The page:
The 2 factors that make something wide vs narrow: scope of the decision, citing the constitution.

This means you can’t just add “In a narrow ruling…” to the beginning of your CP and have it make sense, especially when you rule on constitutional grounds. So this SHOULD NOT be a silver bullet answer to your disad to the courts CP, but unfortunately too many judges will think that it is.

I begin with this little sidebar about theory/da spikes because we are now going to talk about the best disads to the courts CP in order, and a big factor in why they are in the order they are in is “degree of difficulty for the neg in spiking out of the DA” (the other factor is uniqueness).

As an example think, why does no one read court politics vs the court cp? Because the neg can just 2NC cp out of it in 2 seconds.

Disads to Court CP Tierlist

Tier S: Hollow Hope. Most people think hollow hope is a bad argument (blah blah blah no hope pun), and they aren’t wrong. Most of the times they have seen the hollow hope disad it has ben 2 random cards from the 90s and yes that is terrible. That is part of what makes it good- no one sees it coming.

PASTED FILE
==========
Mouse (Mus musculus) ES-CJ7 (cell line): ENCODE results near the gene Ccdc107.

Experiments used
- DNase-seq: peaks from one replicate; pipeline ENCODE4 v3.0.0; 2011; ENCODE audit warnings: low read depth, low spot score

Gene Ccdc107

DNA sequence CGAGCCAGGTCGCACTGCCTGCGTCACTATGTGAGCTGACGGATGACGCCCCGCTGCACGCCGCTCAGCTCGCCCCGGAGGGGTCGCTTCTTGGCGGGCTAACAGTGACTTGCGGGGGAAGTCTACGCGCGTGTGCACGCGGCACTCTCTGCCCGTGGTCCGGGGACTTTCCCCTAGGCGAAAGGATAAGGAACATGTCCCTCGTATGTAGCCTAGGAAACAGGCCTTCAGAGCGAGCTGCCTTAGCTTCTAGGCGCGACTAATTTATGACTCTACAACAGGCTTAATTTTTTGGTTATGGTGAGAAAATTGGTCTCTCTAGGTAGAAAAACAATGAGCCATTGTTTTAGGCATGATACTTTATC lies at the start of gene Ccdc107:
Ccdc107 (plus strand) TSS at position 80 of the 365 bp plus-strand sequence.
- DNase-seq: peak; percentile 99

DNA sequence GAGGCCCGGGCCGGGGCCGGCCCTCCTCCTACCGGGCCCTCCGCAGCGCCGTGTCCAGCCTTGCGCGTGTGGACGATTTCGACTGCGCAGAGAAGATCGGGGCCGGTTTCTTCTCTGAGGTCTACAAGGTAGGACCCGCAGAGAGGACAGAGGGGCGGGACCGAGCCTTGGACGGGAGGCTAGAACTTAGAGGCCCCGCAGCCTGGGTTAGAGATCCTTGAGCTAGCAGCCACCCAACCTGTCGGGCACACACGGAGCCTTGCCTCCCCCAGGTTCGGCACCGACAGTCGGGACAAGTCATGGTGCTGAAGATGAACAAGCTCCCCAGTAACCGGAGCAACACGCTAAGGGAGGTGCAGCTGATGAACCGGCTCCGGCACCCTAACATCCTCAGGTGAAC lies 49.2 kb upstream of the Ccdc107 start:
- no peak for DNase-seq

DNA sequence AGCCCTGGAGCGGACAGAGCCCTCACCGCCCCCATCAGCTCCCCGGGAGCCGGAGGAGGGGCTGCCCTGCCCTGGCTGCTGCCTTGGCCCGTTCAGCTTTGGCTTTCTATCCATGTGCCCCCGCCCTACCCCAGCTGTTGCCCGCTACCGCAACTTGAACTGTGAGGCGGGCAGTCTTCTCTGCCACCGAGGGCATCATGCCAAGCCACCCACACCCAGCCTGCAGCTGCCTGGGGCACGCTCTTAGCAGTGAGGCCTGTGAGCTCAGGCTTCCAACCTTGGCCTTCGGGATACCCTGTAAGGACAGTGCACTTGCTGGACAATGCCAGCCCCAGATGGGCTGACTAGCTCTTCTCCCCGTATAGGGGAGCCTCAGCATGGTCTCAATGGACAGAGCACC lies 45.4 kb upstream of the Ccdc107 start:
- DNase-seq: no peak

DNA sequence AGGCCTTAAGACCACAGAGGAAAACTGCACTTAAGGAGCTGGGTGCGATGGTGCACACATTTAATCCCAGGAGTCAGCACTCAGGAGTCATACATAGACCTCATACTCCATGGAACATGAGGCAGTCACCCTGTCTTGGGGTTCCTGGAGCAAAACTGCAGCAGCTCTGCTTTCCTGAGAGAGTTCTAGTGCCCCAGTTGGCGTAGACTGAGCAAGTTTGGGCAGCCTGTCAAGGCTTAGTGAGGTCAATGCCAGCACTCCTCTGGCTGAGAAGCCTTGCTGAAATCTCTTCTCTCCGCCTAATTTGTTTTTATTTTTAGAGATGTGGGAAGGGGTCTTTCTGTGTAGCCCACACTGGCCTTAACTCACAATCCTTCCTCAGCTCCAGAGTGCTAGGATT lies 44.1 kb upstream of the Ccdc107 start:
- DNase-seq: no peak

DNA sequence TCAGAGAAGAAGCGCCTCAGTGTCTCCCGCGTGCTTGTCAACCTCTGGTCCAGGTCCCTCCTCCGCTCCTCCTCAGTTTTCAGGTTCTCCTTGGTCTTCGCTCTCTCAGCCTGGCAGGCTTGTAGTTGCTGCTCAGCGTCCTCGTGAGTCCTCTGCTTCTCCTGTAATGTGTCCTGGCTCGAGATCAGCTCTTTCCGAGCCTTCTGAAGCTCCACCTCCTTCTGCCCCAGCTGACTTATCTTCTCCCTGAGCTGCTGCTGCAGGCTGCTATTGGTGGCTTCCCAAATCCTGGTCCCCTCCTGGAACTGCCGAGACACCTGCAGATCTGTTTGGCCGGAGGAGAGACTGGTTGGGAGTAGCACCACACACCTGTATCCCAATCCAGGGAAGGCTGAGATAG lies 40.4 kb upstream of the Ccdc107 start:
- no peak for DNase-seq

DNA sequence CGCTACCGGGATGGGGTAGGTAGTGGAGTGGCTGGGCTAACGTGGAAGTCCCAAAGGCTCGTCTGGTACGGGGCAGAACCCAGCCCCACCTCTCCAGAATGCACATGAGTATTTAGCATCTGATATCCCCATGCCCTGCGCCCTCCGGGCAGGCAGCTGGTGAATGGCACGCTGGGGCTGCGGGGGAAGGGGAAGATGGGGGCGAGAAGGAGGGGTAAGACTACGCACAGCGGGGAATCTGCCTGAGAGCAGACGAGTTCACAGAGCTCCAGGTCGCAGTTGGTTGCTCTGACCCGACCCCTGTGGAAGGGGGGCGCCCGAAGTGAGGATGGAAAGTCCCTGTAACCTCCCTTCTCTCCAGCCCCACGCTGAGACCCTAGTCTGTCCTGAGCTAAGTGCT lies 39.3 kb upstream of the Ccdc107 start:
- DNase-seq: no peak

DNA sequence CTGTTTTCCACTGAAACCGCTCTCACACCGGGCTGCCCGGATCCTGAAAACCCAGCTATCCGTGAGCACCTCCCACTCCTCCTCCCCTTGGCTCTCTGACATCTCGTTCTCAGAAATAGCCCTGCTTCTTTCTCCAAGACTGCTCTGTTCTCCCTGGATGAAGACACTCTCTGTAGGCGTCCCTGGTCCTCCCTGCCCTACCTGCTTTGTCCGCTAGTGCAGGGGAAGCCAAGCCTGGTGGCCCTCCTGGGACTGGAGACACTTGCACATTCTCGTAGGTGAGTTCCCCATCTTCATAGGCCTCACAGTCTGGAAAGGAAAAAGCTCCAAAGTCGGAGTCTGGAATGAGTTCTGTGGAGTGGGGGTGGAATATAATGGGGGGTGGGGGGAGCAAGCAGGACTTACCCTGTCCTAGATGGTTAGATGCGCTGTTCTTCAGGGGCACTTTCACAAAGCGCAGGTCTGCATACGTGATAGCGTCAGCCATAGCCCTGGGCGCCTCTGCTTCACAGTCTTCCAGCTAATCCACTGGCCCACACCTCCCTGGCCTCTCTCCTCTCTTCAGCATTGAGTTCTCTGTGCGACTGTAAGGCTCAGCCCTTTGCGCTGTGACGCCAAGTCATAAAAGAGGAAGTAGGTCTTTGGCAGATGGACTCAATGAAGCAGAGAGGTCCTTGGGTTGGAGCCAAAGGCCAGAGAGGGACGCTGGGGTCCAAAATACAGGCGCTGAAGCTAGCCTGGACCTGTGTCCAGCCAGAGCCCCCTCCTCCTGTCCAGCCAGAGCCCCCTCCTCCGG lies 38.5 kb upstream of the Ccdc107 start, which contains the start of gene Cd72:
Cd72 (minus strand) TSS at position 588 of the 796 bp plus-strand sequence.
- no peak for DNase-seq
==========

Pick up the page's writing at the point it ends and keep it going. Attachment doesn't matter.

What is hollow hope? The name comes from a book about whether or not the courts are a good agent for creating social change. The premise is that courts are fundamentally conservative, so that when one social movement gets a court victory it creates the illusion that the courts are more liberal/favorable to social change than they really are. As an example when someone like Roberts votes to uphold Obamacare, then a million articles were written “Is Roberts a secret liberal???” when in reality though he voted for a “liberal” ruling his reasoning was conservative. So a disad shell might look like